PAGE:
Despite the introduction of tractors, combine harvesters and any number of other technological developments which have increased their productivity, farms have still tended to maintain a traditional rural atmosphere. Well, that might all be about to change. Before long, you will probably be seeing barns with advanced technology on their roofs, namely solar panels.
Under the government’s feed-in-tariff scheme, anyone who installs solar panels on their property will be paid for any excess electricity that they generate which is fed into the national grid. So far this has mostly been used by private citizens on their place of residence. As reported, local councils have recently been allowed to get in on the act as well, and now farmers are being encouraged to take up the offer.
If you think this is going to ruin the nostalgia of the traditional countryside, then don’t blame the farmers. They need the money. Last year their income as a whole fell by 7% on the back of commodity prices, and by investing in this scheme they could earn thousands, or even tens of thousands of pounds a year, depending on the amount of solar panels installed. That is on top of the saving they will make on electricity bills, as the solar panels should be able to cater to all their electricity need. So far only forty farms have put in an application to be allowed to install solar panels, however that number is expected to rise in short order.
With the most amount of sunlight a year on average, Cornwall is well placed to become the hub of this scheme but it will be profitable everywhere, even the Northeast which in general has far more dreary weather. The advantage of this plan is that it does not require a farm to dedicate itself to generating solar power, as the so-called “solar farms” do, in fact it will not disrupt the normal operation of a farm at all. Once the solar panels are installed in fact, nothing more need be done, it will all take care of itself. This could turn out to provide a vital supply of income for farms which may not otherwise be able to survive.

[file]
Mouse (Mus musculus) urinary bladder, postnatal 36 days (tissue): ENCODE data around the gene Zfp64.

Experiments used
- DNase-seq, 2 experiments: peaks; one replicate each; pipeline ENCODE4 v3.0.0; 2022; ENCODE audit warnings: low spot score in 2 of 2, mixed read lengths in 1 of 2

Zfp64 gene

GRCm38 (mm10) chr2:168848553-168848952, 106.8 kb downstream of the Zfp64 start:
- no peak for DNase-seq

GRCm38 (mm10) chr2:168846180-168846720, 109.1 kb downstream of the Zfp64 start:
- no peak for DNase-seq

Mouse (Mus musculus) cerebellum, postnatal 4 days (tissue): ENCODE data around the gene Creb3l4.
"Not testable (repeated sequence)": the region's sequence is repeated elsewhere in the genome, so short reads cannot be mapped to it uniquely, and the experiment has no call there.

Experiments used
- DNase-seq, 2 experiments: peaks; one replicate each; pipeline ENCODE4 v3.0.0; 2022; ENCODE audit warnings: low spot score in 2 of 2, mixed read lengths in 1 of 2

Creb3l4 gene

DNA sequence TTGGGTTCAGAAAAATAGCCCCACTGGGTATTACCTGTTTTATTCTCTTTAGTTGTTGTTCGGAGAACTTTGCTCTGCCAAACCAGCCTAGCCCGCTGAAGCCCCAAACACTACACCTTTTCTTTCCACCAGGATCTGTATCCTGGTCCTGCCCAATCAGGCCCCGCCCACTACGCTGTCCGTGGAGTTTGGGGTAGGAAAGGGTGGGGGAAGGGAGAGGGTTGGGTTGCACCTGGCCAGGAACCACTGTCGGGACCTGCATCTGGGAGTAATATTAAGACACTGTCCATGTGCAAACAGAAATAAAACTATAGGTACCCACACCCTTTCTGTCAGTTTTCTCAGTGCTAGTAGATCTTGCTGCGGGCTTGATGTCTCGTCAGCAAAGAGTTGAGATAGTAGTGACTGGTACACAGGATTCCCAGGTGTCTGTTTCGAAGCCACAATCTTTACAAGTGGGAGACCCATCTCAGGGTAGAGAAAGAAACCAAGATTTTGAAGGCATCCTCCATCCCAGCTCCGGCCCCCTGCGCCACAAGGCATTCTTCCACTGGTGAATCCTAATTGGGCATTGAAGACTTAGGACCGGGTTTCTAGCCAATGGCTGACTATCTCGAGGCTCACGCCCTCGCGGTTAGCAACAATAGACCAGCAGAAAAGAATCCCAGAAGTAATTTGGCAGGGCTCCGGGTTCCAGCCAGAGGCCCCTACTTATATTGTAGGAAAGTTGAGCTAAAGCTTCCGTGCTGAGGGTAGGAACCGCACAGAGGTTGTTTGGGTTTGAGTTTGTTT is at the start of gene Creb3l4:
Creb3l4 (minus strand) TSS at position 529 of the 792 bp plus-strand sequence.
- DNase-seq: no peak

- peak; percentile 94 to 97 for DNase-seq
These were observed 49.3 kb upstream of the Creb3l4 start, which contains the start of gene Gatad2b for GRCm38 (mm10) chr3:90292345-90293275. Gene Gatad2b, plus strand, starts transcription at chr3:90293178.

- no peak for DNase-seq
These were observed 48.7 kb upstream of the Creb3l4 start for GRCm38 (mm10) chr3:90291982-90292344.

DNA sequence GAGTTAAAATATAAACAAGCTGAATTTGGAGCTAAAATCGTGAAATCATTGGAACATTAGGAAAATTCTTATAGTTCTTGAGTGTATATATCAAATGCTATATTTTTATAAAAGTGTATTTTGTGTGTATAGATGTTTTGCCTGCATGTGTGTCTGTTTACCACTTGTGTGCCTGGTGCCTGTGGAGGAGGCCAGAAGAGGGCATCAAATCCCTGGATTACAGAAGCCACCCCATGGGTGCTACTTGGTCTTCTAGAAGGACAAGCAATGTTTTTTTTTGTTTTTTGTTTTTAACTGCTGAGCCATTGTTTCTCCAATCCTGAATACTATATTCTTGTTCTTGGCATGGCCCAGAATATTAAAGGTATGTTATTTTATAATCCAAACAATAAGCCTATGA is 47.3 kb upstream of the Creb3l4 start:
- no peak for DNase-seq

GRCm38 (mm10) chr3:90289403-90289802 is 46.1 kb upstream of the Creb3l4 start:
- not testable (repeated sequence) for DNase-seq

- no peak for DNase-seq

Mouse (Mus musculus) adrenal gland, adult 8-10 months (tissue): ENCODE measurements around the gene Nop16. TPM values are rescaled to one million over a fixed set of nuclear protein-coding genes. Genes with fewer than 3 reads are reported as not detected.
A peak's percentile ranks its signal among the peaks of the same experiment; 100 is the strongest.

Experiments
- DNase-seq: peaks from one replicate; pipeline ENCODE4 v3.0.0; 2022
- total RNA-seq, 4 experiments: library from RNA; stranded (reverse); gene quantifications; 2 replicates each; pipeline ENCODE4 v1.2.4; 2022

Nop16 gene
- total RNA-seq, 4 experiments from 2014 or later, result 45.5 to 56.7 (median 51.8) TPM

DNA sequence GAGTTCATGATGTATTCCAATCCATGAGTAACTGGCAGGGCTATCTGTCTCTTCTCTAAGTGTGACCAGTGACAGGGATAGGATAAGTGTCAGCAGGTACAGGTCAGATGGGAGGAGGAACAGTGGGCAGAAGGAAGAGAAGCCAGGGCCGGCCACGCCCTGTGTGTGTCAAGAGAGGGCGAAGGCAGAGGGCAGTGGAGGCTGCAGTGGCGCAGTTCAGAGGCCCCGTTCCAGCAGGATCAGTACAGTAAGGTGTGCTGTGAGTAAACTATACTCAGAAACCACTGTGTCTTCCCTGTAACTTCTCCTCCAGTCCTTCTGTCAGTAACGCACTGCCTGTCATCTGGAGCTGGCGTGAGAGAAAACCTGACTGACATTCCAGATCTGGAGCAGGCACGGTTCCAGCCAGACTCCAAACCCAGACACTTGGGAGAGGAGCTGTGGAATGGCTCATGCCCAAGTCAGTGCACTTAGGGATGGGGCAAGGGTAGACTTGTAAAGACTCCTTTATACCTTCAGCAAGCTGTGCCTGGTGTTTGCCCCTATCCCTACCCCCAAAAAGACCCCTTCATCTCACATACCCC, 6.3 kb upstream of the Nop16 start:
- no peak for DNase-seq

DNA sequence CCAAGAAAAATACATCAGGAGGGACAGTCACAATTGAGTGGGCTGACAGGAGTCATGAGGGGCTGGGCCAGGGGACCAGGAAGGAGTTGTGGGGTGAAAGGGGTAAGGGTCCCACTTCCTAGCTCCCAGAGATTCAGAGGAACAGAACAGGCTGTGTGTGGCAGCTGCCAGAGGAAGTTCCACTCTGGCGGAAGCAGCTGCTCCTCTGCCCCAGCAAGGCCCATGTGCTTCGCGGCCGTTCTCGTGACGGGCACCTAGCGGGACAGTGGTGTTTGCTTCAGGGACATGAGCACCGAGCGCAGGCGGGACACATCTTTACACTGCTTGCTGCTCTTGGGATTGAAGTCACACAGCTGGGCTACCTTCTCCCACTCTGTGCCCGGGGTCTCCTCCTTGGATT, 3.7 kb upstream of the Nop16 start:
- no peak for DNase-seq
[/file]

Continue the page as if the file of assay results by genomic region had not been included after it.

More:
Planning applications are likely to be turned down for many wind farms however, another source of renewable energy which could be used to produce much needed energy, and profits. Councils also have to consider the loss of tourism that could occur if places of natural beauty are considered to be ruined by the introduction of ugly wind turbines. These are likely to be more important in the north, where weather conditions are more conducive to this sort of renewable energy.
With the country’s need to produce more renewable energy, and the farmer’s need to make more money, overall it seems as if this is a perfect convergence of opportunities, but only time will tell. In the meantime, work on the installation of over one thousand solar panels on the farm which hosts the Glastonbury festival has recently begun, and with more farms set to follow suit, be prepared for the traditional countryside to start getting a bit of a science fiction air about it.